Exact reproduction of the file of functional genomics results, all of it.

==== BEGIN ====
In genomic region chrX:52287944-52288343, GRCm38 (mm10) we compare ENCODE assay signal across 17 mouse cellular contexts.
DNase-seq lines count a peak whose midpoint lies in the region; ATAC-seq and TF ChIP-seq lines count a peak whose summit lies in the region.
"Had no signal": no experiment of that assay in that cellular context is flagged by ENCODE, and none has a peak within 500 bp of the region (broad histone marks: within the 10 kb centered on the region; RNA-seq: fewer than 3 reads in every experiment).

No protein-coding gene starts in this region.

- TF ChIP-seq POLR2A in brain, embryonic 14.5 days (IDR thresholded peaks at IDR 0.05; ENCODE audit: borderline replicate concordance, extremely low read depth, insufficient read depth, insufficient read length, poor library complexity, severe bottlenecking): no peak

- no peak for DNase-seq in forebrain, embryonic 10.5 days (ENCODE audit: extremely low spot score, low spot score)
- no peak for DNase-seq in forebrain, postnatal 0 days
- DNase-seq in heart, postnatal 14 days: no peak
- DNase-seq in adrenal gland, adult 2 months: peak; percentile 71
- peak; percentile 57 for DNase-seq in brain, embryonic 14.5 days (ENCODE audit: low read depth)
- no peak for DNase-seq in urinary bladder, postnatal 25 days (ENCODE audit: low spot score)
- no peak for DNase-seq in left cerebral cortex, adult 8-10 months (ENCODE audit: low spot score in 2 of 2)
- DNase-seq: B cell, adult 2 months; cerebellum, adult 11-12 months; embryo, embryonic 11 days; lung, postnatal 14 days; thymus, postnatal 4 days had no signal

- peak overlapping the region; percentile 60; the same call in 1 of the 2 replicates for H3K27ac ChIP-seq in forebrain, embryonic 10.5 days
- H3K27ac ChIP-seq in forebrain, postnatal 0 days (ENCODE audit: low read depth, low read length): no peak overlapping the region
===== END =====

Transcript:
In genomic region chrX:52287944-52288343, GRCm38 (mm10) we compare ENCODE assay signal across 17 mouse cellular contexts.
DNase-seq lines count a peak whose midpoint lies in the region; ATAC-seq and TF ChIP-seq lines count a peak whose summit lies in the region.
"Had no signal": no experiment of that assay in that cellular context is flagged by ENCODE, and none has a peak within 500 bp of the region (broad histone marks: within the 10 kb centered on the region; RNA-seq: fewer than 3 reads in every experiment).

No protein-coding gene starts in this region.

- TF ChIP-seq POLR2A in brain, embryonic 14.5 days (IDR thresholded peaks at IDR 0.05; ENCODE audit: borderline replicate concordance, extremely low read depth, insufficient read depth, insufficient read length, poor library complexity, severe bottlenecking): no peak

- no peak for DNase-seq in forebrain, embryonic 10.5 days (ENCODE audit: extremely low spot score, low spot score)
- no peak for DNase-seq in forebrain, postnatal 0 days
- DNase-seq in heart, postnatal 14 days: no peak
- DNase-seq in adrenal gland, adult 2 months: peak; percentile 71
- peak; percentile 57 for DNase-seq in brain, embryonic 14.5 days (ENCODE audit: low read depth)
- no peak for DNase-seq in urinary bladder, postnatal 25 days (ENCODE audit: low spot score)
- no peak for DNase-seq in left cerebral cortex, adult 8-10 months (ENCODE audit: low spot score in 2 of 2)
- DNase-seq: B cell, adult 2 months; cerebellum, adult 11-12 months; embryo, embryonic 11 days; lung, postnatal 14 days; thymus, postnatal 4 days had no signal

- peak overlapping the region; percentile 60; the same call in 1 of the 2 replicates for H3K27ac ChIP-seq in forebrain, embryonic 10.5 days
- H3K27ac ChIP-seq in forebrain, postnatal 0 days (ENCODE audit: low read depth, low read length): no peak overlapping the region